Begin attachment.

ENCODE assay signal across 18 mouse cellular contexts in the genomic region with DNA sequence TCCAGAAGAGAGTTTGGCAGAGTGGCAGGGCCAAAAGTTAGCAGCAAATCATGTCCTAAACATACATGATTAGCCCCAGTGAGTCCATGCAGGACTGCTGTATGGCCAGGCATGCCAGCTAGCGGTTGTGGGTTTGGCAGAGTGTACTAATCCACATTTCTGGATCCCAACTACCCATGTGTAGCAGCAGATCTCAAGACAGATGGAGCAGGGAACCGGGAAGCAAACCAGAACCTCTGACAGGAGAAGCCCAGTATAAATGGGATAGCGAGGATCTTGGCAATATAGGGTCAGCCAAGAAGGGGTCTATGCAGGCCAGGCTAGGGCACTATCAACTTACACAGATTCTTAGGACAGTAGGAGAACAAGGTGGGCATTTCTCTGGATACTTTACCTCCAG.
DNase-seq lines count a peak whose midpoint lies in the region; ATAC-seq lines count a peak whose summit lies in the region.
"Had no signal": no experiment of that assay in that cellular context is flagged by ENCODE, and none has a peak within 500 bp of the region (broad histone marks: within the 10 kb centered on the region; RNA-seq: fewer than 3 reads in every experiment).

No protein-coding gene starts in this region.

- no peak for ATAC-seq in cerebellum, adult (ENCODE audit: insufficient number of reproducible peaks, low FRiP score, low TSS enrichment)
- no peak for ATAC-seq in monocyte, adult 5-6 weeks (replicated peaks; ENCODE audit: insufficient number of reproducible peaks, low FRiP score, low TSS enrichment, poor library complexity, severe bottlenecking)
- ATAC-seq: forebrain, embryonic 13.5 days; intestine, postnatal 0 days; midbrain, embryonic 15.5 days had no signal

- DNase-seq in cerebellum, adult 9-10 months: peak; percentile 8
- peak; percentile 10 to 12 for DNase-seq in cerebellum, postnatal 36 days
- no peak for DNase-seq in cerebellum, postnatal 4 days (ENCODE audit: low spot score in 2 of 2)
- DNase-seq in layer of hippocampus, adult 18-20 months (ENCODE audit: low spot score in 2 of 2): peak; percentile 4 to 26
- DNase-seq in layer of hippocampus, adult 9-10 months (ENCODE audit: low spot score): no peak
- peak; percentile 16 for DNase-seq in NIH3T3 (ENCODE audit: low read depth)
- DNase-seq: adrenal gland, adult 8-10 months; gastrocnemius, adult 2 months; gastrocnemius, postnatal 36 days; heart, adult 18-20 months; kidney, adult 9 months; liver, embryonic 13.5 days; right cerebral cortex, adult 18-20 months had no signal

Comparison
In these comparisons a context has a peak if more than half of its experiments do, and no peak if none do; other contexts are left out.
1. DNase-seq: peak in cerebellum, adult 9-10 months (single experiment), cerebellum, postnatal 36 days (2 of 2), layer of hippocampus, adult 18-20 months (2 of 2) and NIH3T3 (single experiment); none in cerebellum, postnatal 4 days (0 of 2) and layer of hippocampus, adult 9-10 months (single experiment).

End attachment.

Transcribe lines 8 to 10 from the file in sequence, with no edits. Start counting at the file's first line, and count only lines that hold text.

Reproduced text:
- DNase-seq in cerebellum, adult 9-10 months: peak; percentile 8
- peak; percentile 10 to 12 for DNase-seq in cerebellum, postnatal 36 days
- no peak for DNase-seq in cerebellum, postnatal 4 days (ENCODE audit: low spot score in 2 of 2)